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Each day TFO Canada publishes a sample of trade news on the Canadian import market along with any new, updated or changed regulations and legislations regarding international trade; countries in which TFO Canada offers services and on the export sectors which it promotes.

 

Canadaís International Trade Deficit Widened In August Ė Exports Down 1.0% In Month

Friday, October 06, 2017 > 09:08:27
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Baystreet

Canada's merchandise trade deficit totalled $3.4 billion in August, widening from a $3.0 billion deficit in July, according to Statistics Canada

The growing deficit was driven by exports that decreased 1.0% to $43.6 billion — despite increases in six of 11 sections on lower volumes, while imports remained unchanged during August. Exports have now fallen 10.6% since the record high posted in May of this year. Volumes decreased 1.9% in August, while prices were up 1.0%. 

“Consumer goods, basic and industrial chemical, plastic and rubber products, as well as metal ores and non-metallic minerals were responsible for the decline in export values,” said Statistics Canada in its report. “Exports, excluding energy products, were down 1.4%. Year-over-year, total exports edged down 0.2%.” 

Exports of consumer goods were down 3.8% to $5.7 billion in August, the third consecutive monthly decline. Pharmaceutical and medicinal products (-8.6%) led the decrease, mainly on lower exports to Italy. Prepared and packaged seafood products also contributed to the decline, down 10.5%, following the close of the snow crab fishing season at the end of July. Overall, volumes fell 2.4% and prices were down 1.4%. 

Exports of metal ores and non-metallic minerals, down 9.7% to $1.5 billion, also contributed to the decrease. Lower exports of radioactive ores and concentrates (-75.3%) were attributable to shutdowns at uranium refining facilities in August. Overall, prices were up 14.7% while volumes were down 21.2%. 

Imports Unchanged In August 

Following the largest decline since January 2009 in July, total imports were virtually unchanged in August. Notable offsetting movements were observed in motor vehicles and parts (+2.5%), metal ores and non-metallic minerals (+9.9%), consumer goods (-1.8%) and aircraft and other transportation equipment and parts (-10.2%). Year-over-year, total imports were up 3.0%.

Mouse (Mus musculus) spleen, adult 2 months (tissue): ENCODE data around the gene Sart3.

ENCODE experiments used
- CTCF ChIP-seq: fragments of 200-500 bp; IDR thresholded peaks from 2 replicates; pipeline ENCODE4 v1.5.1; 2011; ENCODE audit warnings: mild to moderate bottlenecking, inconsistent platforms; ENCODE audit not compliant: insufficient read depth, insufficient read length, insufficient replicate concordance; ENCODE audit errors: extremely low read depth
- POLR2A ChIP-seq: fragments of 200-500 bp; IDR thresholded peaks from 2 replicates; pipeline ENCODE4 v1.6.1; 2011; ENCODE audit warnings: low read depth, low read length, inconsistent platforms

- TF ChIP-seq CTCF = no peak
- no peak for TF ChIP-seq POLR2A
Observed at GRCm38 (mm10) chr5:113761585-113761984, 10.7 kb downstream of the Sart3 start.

Imports of motor vehicles and parts rose 2.5% in August to $9.3 billion. Following a 17.9% decrease over June and July, imports of motor vehicle engines and motor vehicle parts were up 5.3% in August. This year, planned summer closures in the automotive manufacturing industry were more concentrated in the month of July compared with previous years. Overall, volumes increased 2.1% and prices were up 0.4%. 

Imports of consumer goods fell 1.8% to $10.1 billion in August, the fourth consecutive monthly decrease. Clothing, footwear and accessories (-5.9%) led the decline, mostly on lower clothing imports from Bangladesh. In the section as a whole, volumes were down 1.3% and prices decreased 0.4%. 

Exports To The U.S. Down 1.8% 

Exports to the United States were down 1.8% to $32.6 billion in August, notably on lower exports of unwrought gold. Imports from the United States rose 0.9% to $30.3 billion. As a result, Canada's trade surplus with the United States narrowed from $3.2 billion in July to $2.3 billion in August. The Canadian dollar gained 0.5 US cents relative to the American dollar from July to August. 

Statistics Canada noted that imports from countries other than the United States decreased 1.6% to $16.7 billion in August. Lower imports from China (cellphones), Saudi Arabia (crude oil) and Norway (ships) were partially offset by higher imports from Mexico (motor vehicles and parts). 

Exports to countries other than the United States rose 1.5% to $11.0 billion, as increased exports to the United Kingdom (unwrought gold) and Japan (coal and canola) were partially offset by lower exports to China (canola) and India (uranium). Consequently, Canada's trade deficit with countries other than the United States narrowed from $6.2 billion in July to $5.7 billion in August.


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